The weather wasn’t particularly kind to Dawsonville’s Spring Fling festival this past weekend, but it didn’t put a damper on enthusiasm.
“It poured (Saturday) and everybody said, ‘Oh well,’ and went home,” lamented Mary Bob Fox, chairman of the Dawson County Arts Council, the festival’s sponsor.
The rain also nixed the musical entertainment and a “dog fashion show,” which Fox said is “always a big draw.”
Dark clouds hung in the skies Sunday morning, but festival visitors started streaming in early at Dawson County Middle School, with the crowd picking up after church services ended.
Dorothy Smallwood of Lumpkin County was browsing some of the booths with her children, 8-year-old Savannah and 3-year-old Summer.
“We came last year and liked it and I bought some flowers,” Smallwood said. “So I thought we would come back this year.”
She said she hadn’t visited the children’s area yet, but “we’re headed that way.”
The eighth annual festival, formerly known as Art in the Garden, originally was just a juried art show with artists displaying garden-related art.
With juried parts intact, the event has evolved into an arts and crafts festival, with food, musical performances and other activities.
A highlight for the children was a passenger train that ran through the middle school parking lot.
“We wanted to expand to have a major spring festival in Dawsonville, so we have tried to pull together various aspects of the community,” Fox said.
The free event, which serves as the arts group’s major fundraiser, also took place at the Bowen Center for the Arts and the Dawsonville Municipal Complex, where KARE for Kids organized a car show.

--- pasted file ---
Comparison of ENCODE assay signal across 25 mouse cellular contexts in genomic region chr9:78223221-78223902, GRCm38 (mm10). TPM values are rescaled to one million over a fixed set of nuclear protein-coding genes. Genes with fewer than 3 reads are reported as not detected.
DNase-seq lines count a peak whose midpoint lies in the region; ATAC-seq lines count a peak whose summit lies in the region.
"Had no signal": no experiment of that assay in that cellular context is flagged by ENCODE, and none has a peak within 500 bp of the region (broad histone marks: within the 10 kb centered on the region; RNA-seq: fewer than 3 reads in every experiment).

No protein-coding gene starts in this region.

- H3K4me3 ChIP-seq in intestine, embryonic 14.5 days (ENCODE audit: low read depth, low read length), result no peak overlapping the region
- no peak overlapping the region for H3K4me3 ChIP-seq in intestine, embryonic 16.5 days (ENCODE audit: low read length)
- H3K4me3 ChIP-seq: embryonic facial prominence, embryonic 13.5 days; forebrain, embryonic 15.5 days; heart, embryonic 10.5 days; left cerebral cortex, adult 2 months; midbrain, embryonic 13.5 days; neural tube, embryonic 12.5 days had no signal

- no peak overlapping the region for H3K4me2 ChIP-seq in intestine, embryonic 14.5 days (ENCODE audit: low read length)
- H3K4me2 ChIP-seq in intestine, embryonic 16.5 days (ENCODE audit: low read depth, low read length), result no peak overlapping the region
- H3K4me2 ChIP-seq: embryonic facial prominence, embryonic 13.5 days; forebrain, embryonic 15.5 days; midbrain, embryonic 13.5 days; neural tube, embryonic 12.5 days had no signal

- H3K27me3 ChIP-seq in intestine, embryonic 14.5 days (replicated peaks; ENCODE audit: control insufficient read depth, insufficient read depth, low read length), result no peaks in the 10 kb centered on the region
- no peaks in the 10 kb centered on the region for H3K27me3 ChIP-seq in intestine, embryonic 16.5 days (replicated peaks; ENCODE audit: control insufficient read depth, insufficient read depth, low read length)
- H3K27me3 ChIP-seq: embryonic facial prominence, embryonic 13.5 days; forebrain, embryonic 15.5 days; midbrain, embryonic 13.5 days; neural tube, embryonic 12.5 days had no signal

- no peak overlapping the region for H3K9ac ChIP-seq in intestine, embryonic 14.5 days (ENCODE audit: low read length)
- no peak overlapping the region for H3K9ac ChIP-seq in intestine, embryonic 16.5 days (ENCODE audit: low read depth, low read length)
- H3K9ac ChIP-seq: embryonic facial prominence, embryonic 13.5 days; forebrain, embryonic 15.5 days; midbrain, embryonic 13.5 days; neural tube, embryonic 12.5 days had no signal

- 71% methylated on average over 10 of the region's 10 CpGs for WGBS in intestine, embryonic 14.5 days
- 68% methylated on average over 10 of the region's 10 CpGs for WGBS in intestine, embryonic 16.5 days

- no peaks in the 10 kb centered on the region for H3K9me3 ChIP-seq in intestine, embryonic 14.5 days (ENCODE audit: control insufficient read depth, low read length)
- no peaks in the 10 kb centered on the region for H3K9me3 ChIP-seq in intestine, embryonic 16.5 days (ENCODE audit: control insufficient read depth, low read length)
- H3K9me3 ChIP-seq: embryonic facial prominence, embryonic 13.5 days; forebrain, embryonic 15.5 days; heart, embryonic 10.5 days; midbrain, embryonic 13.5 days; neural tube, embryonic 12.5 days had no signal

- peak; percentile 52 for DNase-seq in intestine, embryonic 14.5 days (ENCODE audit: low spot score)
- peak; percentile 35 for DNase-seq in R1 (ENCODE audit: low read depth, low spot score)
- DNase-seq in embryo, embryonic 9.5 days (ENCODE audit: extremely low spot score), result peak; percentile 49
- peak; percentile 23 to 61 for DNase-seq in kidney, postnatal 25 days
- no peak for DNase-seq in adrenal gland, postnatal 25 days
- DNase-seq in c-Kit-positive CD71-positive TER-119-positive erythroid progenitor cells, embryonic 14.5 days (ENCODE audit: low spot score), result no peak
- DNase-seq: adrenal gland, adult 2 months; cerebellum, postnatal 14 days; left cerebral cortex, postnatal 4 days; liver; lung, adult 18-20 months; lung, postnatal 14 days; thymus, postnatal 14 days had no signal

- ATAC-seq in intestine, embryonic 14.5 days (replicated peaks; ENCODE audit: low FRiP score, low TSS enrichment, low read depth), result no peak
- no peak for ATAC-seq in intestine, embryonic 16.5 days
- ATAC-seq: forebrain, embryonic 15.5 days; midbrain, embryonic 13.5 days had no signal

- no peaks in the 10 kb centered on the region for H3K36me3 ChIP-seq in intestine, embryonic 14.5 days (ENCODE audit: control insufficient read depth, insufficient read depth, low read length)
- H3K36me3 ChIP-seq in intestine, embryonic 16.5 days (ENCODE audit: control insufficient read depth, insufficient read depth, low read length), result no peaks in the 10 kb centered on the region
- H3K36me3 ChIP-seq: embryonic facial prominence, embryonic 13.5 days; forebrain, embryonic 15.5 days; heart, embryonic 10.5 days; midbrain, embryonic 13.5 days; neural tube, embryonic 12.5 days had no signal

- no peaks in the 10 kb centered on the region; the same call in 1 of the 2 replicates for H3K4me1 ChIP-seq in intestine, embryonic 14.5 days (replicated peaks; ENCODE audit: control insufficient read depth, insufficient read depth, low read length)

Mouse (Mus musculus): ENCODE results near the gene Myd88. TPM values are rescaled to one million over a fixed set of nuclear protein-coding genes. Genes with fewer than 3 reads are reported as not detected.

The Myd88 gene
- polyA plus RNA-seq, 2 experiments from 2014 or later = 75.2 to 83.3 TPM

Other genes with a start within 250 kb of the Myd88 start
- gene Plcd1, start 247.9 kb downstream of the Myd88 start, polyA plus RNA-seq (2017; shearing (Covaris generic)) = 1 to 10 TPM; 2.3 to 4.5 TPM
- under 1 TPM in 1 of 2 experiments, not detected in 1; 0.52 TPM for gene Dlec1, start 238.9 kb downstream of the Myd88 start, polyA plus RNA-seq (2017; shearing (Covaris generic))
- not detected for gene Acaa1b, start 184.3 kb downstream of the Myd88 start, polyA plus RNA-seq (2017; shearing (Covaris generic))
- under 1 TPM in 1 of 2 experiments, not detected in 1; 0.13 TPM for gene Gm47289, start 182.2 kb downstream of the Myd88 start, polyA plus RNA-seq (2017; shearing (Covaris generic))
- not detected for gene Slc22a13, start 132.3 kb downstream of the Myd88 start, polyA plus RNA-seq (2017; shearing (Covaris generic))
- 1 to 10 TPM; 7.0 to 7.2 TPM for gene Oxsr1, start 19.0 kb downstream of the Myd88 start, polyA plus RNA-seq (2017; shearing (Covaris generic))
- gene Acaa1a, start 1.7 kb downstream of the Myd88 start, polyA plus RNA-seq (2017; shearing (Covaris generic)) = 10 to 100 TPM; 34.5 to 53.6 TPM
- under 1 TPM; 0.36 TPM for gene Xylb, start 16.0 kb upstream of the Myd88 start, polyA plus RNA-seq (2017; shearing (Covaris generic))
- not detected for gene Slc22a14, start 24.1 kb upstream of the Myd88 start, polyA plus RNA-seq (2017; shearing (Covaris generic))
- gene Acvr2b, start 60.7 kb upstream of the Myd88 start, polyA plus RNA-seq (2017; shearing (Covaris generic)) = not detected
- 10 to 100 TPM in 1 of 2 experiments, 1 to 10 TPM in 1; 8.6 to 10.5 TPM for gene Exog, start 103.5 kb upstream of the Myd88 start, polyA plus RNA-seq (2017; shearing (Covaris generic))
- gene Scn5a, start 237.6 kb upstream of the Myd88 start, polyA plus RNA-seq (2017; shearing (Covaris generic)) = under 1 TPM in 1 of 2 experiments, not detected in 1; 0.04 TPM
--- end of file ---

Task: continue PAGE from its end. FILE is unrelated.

“One of the reasons we wanted to (expand) the festival is the economic times,” Fox said. “We need to keep our doors open.”
Smallwood, for one, said she enjoyed the event.
“There’s something in the spring rather than all (festivals taking place) in the fall,” she said.
The event drew vendors from all around the area, including Dave Rusk of Flowery Branch, who was selling painted windows and other crafts.
Justin and Wendy Hasty of Horton, Ala., displayed their handcrafted wooden furniture as part of the family business, Bent Creek Willow.
“We had some friends in this area who have purchased quite a bit of our furniture and recommended we come do this show, that it was a real good festival and our children would enjoy it,” Wendy said.
“We’ve enjoyed it,” she added, glancing at the sky. “If the rain will hold off, we’re in good shape.”